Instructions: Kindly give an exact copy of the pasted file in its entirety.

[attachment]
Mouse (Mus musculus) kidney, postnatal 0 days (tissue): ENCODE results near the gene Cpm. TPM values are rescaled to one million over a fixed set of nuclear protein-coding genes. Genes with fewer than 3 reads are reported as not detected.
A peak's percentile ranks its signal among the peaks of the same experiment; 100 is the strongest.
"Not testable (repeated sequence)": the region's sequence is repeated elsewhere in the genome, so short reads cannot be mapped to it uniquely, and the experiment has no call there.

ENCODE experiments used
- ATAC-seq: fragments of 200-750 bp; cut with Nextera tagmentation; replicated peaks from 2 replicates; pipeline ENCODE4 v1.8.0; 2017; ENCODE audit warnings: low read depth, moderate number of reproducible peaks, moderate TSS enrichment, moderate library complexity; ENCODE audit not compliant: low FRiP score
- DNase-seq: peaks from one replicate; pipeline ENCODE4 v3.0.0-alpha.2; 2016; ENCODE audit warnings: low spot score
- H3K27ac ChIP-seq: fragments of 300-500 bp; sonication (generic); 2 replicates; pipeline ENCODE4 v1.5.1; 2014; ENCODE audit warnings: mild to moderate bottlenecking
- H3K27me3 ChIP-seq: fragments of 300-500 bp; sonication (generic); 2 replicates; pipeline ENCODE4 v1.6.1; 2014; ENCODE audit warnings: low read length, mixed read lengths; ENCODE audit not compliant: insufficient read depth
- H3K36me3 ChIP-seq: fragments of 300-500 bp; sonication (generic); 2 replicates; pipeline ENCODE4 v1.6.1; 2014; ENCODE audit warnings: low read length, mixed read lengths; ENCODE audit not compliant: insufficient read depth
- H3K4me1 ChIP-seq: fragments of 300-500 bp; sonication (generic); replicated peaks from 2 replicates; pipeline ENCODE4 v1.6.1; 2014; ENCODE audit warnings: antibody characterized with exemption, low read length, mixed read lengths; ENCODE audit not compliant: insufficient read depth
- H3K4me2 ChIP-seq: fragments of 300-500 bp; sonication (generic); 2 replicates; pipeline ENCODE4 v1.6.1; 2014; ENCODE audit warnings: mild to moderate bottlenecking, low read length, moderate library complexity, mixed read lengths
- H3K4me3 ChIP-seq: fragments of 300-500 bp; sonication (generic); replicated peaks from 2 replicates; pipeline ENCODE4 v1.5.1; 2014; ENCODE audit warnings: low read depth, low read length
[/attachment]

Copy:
Mouse (Mus musculus) kidney, postnatal 0 days (tissue): ENCODE results near the gene Cpm. TPM values are rescaled to one million over a fixed set of nuclear protein-coding genes. Genes with fewer than 3 reads are reported as not detected.
A peak's percentile ranks its signal among the peaks of the same experiment; 100 is the strongest.
"Not testable (repeated sequence)": the region's sequence is repeated elsewhere in the genome, so short reads cannot be mapped to it uniquely, and the experiment has no call there.

ENCODE experiments used
- ATAC-seq: fragments of 200-750 bp; cut with Nextera tagmentation; replicated peaks from 2 replicates; pipeline ENCODE4 v1.8.0; 2017; ENCODE audit warnings: low read depth, moderate number of reproducible peaks, moderate TSS enrichment, moderate library complexity; ENCODE audit not compliant: low FRiP score
- DNase-seq: peaks from one replicate; pipeline ENCODE4 v3.0.0-alpha.2; 2016; ENCODE audit warnings: low spot score
- H3K27ac ChIP-seq: fragments of 300-500 bp; sonication (generic); 2 replicates; pipeline ENCODE4 v1.5.1; 2014; ENCODE audit warnings: mild to moderate bottlenecking
- H3K27me3 ChIP-seq: fragments of 300-500 bp; sonication (generic); 2 replicates; pipeline ENCODE4 v1.6.1; 2014; ENCODE audit warnings: low read length, mixed read lengths; ENCODE audit not compliant: insufficient read depth
- H3K36me3 ChIP-seq: fragments of 300-500 bp; sonication (generic); 2 replicates; pipeline ENCODE4 v1.6.1; 2014; ENCODE audit warnings: low read length, mixed read lengths; ENCODE audit not compliant: insufficient read depth
- H3K4me1 ChIP-seq: fragments of 300-500 bp; sonication (generic); replicated peaks from 2 replicates; pipeline ENCODE4 v1.6.1; 2014; ENCODE audit warnings: antibody characterized with exemption, low read length, mixed read lengths; ENCODE audit not compliant: insufficient read depth
- H3K4me2 ChIP-seq: fragments of 300-500 bp; sonication (generic); 2 replicates; pipeline ENCODE4 v1.6.1; 2014; ENCODE audit warnings: mild to moderate bottlenecking, low read length, moderate library complexity, mixed read lengths
- H3K4me3 ChIP-seq: fragments of 300-500 bp; sonication (generic); replicated peaks from 2 replicates; pipeline ENCODE4 v1.5.1; 2014; ENCODE audit warnings: low read depth, low read length